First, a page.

It was blisteringly hot and there were snails everywhere.
During the summer of 2013 after my yearlong study abroad in Florence, Italy, I decided to mix things up a bit by volunteering in Morocco. I stayed in a tiny town named Berrechid near Casablanca, with a family of seven living on a palm tree filled oasis in the midst of dead and derelict yellowing fields.
The snails were ravenous and they had all migrated from the surrounding fields to prey on the hundreds of palm trees on the farm. As a WWOOFer (volunteering with World Wide Opportunities on Organic Farms), it was my job to scrape hundreds of snails off of each palm leaf. Each snail was deposited onto five gallon water jugs, which would later ferment and boil in the summer heat, then explode in the fields, raining decomposed snail guts everywhere. It was great fertilizer for the nearby grape fields.
Every now and again, we would drive to the Casablanca mercado, or souq, to browse the shady alleyways gazing longingly at loops of scrumptious dates and fondle intricately embroidered slippers & fuzzy fez.
There were piles upon piles of spices like you could never imagine, rows of smelly handmade leather satchels hung overlapping each other on hooked walls, and scraggly-toothed peddling the tastiest sandwiches- expertly slicing a fresh loaf open, and shoveling in all manners of morsels: fried fish, oily eggplant, boiled eggs, floppy tomato slices, for a very agreeable price.
Souqs are open-air marketplaces usually located near the medina, the central and oldest part of a city. They hold a three-fold purpose: acting as an intricate labryinth of community gathering places, a cultural phenomenon with which to ensnare curious tourists, and rows upon rows of stalls filled with merchandise.
At the Casablanca souq entrance, women sat on door steps, shaking cowrie shells in woven baskets and enticing passerby with tales of their fates, while their friends braided cornrows. The doorways of these souqs are grand in and of themselves: curvaceous and high-arched doorways, like portals into an alternate reality, full of hawkers, stunning colors, and enticing aromas. Within, some alleys have a lattice-work ceiling that lets speckled light through, as tourists and locals alike stroll past thick clay walls.
Historically, souqs were formed whenever caravans arrived from the Zahara desert and neighboring flatlands and cities. Souqs are traditionally organized into specialized sections according to product type, so you might stumble upon an alley full of spice merchants competing with each other or a row of stalls advertising intricate lengths of fabric.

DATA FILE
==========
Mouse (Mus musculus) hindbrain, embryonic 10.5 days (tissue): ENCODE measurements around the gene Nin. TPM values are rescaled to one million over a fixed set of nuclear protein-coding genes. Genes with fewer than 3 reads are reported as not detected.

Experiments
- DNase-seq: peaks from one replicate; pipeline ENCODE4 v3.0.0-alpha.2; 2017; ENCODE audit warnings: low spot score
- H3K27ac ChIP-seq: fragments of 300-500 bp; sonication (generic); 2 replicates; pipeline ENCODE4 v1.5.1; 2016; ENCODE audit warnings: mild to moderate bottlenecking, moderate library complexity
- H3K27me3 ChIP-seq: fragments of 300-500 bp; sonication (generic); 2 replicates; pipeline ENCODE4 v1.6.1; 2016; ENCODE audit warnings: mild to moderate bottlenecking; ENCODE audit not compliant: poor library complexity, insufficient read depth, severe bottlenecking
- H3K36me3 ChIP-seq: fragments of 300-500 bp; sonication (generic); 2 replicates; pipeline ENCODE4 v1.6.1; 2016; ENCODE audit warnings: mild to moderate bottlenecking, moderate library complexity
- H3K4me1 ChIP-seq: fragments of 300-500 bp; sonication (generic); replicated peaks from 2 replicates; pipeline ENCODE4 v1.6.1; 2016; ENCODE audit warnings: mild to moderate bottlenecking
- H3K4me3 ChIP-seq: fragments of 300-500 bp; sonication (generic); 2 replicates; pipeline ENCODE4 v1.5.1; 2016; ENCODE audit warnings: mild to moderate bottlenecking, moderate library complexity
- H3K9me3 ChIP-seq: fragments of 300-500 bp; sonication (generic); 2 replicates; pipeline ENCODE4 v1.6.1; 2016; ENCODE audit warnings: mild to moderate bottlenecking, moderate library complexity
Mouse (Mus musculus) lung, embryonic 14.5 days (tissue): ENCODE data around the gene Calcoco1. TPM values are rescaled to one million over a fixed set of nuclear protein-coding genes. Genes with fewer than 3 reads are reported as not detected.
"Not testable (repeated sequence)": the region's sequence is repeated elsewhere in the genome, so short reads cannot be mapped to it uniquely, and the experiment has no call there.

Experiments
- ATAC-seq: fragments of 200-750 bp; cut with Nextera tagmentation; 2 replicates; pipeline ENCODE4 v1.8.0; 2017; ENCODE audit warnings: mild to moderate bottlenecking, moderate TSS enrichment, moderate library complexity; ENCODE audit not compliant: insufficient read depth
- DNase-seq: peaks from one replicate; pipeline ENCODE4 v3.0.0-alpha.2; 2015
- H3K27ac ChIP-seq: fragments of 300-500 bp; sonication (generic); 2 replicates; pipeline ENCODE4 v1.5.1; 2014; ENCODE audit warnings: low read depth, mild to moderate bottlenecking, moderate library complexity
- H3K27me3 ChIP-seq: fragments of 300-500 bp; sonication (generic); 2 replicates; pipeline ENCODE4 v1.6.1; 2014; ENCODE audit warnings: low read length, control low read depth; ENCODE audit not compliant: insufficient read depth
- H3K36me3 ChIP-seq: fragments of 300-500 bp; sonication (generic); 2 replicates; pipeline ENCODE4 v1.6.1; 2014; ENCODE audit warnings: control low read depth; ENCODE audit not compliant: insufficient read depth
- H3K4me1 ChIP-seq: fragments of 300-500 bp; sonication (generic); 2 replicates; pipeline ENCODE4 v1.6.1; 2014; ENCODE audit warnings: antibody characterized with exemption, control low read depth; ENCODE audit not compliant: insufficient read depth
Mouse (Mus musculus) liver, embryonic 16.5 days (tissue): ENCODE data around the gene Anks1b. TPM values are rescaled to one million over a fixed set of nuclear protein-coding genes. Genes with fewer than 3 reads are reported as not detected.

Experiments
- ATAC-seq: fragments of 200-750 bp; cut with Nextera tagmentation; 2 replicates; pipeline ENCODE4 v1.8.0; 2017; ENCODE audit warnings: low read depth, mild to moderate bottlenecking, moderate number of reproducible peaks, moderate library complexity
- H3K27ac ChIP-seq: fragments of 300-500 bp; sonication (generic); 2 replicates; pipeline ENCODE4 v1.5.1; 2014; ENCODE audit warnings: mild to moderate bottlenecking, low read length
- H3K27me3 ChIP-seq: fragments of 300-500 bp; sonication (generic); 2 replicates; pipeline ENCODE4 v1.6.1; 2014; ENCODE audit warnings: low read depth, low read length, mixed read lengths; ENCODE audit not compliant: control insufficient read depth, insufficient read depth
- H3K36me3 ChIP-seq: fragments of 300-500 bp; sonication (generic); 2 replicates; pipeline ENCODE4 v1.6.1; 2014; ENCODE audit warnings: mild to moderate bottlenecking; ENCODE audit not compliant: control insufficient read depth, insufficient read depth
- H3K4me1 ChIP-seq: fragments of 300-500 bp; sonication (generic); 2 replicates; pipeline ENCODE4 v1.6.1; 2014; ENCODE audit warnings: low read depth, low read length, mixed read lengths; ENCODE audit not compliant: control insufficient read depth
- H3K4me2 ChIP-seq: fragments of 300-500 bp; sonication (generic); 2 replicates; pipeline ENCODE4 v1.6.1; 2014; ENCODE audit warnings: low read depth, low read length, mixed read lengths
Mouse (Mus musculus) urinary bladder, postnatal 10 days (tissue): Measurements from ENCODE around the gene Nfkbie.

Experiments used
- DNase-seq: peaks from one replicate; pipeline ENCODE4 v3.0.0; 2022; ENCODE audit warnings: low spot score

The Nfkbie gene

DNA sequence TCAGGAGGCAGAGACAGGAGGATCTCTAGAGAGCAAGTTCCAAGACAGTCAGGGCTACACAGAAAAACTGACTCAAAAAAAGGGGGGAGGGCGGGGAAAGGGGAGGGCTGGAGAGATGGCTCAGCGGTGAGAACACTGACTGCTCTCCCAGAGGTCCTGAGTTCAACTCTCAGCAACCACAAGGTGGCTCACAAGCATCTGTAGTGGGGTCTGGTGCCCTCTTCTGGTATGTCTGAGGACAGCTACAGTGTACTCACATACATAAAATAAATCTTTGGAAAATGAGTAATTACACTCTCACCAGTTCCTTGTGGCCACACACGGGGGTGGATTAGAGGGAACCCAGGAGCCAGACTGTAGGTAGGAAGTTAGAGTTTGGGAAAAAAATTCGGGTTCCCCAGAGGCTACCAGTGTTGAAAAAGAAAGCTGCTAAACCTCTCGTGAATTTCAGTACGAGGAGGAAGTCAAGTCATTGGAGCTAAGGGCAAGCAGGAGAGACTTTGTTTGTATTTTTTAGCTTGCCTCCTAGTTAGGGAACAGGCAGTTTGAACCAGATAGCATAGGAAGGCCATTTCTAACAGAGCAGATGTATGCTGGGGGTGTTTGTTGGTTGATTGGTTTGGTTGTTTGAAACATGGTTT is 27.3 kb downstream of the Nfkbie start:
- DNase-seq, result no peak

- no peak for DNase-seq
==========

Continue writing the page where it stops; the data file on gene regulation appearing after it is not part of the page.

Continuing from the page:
Sometimes, my host sisters would bring us along and guide us through these mercados, haggling prices down so much that I would raise my eyebrows, astounded. Prices aren’t set, and it is expected that buyers will haggle the price down. My host sisters recommended to start by slashing the suggested price in half, and when the seller acts horrified, to gently east the price upwards until you can both settle on an agreeable price.
Vendors drag wooden trolleys around selling flatbreads for a handful of dirham (the local currency), roasted fava beans wrapped in triangles of old newspaper, and sandwiches brimming with savory meat of questionable origin. There are bakeries showcasing honey-coated confectionaries surrounded by hordes of flies, buzzing slowly in the summer heat.
If you’re looking for a carpet that will last your family several hundred years, the souq is the place to get it, although prices can be steep. Once you’ve shown sufficient interest in an item, the shopkeeper (usually the stalls are quite small, with one room and one shopkeeper) will sit you down on floor cushions and pour you cup upon cup of steaming and irresistibly sweet mint tea. Thus, the negotiations would begin.
The way this tea is poured is like an art- by pouring it far above the tall glass beakers, the boiling hot tea cools down on its way to the cup. My host mother would chisel huge chunks of sugar off of conically shaped sugar, and dunk them into a wrought silver teapot stuffed with handfuls of mint from the garden.
Later, we would visit the Rabat and Marrakech souqs, where you could sip on freshly squeezed orange juice and cool your insides. Meanwhile guys in faded athletic shirts toted around poor monkeys on leashes or lifted the tops off of baskets, showing you a glimpse of the snake coiled within. (They seemed to have few qualms about animal cruelty and I guess for them, this was another way to make some money off of tourists.)
If you ever wander over to Morocco, be sure to visit your local souq! You’ll not regret it.